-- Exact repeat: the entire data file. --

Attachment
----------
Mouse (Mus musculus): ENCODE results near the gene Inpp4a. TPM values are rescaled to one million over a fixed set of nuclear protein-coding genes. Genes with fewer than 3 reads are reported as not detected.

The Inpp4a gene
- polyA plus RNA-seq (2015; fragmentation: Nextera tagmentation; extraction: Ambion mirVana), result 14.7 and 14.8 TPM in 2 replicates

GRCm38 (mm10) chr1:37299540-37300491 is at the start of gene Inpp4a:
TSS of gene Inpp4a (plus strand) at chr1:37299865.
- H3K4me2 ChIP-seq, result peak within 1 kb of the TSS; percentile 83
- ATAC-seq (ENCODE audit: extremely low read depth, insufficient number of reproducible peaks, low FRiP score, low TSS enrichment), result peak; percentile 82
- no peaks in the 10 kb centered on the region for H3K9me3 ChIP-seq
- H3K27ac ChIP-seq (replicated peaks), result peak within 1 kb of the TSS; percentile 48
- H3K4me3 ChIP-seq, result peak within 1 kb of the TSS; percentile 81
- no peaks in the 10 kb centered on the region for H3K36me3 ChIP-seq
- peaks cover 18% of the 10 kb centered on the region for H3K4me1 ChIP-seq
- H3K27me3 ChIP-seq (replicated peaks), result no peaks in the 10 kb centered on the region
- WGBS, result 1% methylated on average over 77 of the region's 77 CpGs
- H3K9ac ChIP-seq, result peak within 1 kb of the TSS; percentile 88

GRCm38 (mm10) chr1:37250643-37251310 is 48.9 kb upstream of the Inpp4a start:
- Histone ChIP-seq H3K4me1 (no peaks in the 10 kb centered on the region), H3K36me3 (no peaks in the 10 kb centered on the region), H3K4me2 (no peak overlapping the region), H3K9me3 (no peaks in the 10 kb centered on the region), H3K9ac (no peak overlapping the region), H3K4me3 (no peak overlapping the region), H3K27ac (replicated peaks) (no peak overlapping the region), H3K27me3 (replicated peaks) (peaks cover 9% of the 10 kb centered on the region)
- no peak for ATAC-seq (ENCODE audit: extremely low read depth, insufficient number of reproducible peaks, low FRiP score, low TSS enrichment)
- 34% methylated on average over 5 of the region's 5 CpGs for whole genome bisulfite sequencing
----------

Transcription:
Mouse (Mus musculus): ENCODE results near the gene Inpp4a. TPM values are rescaled to one million over a fixed set of nuclear protein-coding genes. Genes with fewer than 3 reads are reported as not detected.

The Inpp4a gene
- polyA plus RNA-seq (2015; fragmentation: Nextera tagmentation; extraction: Ambion mirVana), result 14.7 and 14.8 TPM in 2 replicates

GRCm38 (mm10) chr1:37299540-37300491 is at the start of gene Inpp4a:
TSS of gene Inpp4a (plus strand) at chr1:37299865.
- H3K4me2 ChIP-seq, result peak within 1 kb of the TSS; percentile 83
- ATAC-seq (ENCODE audit: extremely low read depth, insufficient number of reproducible peaks, low FRiP score, low TSS enrichment), result peak; percentile 82
- no peaks in the 10 kb centered on the region for H3K9me3 ChIP-seq
- H3K27ac ChIP-seq (replicated peaks), result peak within 1 kb of the TSS; percentile 48
- H3K4me3 ChIP-seq, result peak within 1 kb of the TSS; percentile 81
- no peaks in the 10 kb centered on the region for H3K36me3 ChIP-seq
- peaks cover 18% of the 10 kb centered on the region for H3K4me1 ChIP-seq
- H3K27me3 ChIP-seq (replicated peaks), result no peaks in the 10 kb centered on the region
- WGBS, result 1% methylated on average over 77 of the region's 77 CpGs
- H3K9ac ChIP-seq, result peak within 1 kb of the TSS; percentile 88

GRCm38 (mm10) chr1:37250643-37251310 is 48.9 kb upstream of the Inpp4a start:
- Histone ChIP-seq H3K4me1 (no peaks in the 10 kb centered on the region), H3K36me3 (no peaks in the 10 kb centered on the region), H3K4me2 (no peak overlapping the region), H3K9me3 (no peaks in the 10 kb centered on the region), H3K9ac (no peak overlapping the region), H3K4me3 (no peak overlapping the region), H3K27ac (replicated peaks) (no peak overlapping the region), H3K27me3 (replicated peaks) (peaks cover 9% of the 10 kb centered on the region)
- no peak for ATAC-seq (ENCODE audit: extremely low read depth, insufficient number of reproducible peaks, low FRiP score, low TSS enrichment)
- 34% methylated on average over 5 of the region's 5 CpGs for whole genome bisulfite sequencing